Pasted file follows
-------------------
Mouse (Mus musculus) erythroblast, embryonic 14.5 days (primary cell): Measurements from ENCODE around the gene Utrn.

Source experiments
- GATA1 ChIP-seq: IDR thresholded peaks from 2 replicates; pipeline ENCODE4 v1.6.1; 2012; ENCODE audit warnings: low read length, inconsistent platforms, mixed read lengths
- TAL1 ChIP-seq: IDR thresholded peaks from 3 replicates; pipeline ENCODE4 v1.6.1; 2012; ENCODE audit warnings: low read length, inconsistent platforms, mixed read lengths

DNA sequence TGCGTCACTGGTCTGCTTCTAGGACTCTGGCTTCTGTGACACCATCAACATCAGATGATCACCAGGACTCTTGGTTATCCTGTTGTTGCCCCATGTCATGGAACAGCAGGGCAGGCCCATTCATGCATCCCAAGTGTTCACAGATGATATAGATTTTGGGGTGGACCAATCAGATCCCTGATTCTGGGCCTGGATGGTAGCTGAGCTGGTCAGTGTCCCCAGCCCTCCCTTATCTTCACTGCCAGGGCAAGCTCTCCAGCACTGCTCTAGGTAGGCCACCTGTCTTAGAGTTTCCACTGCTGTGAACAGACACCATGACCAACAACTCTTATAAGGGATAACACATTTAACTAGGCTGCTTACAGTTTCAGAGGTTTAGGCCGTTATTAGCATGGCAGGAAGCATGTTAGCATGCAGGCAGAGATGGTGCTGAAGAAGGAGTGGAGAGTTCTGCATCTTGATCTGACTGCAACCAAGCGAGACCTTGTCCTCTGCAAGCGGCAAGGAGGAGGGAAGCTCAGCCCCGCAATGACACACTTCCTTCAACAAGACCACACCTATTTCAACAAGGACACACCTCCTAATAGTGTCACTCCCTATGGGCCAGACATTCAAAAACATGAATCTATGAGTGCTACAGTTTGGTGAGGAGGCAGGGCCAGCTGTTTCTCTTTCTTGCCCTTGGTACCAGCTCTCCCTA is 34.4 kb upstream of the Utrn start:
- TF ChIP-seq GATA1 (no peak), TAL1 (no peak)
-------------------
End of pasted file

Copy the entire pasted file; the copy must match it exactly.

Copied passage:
Mouse (Mus musculus) erythroblast, embryonic 14.5 days (primary cell): Measurements from ENCODE around the gene Utrn.

Source experiments
- GATA1 ChIP-seq: IDR thresholded peaks from 2 replicates; pipeline ENCODE4 v1.6.1; 2012; ENCODE audit warnings: low read length, inconsistent platforms, mixed read lengths
- TAL1 ChIP-seq: IDR thresholded peaks from 3 replicates; pipeline ENCODE4 v1.6.1; 2012; ENCODE audit warnings: low read length, inconsistent platforms, mixed read lengths

DNA sequence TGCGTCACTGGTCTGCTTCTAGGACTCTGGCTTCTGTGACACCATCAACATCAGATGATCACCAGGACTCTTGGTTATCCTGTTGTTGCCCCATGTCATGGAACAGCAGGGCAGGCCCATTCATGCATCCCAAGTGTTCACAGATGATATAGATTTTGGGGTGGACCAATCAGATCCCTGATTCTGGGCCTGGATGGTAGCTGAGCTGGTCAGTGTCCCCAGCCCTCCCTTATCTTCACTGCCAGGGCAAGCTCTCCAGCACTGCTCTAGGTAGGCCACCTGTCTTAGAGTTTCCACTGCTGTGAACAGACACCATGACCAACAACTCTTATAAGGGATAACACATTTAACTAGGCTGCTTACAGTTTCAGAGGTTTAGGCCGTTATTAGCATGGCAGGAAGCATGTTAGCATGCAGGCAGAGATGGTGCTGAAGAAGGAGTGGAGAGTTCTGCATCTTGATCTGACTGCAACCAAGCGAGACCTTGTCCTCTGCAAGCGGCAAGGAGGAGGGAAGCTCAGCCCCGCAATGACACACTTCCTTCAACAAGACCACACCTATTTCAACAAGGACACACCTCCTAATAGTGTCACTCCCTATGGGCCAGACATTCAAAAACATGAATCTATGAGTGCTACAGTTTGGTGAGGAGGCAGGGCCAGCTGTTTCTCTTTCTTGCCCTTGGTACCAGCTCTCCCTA is 34.4 kb upstream of the Utrn start:
- TF ChIP-seq GATA1 (no peak), TAL1 (no peak)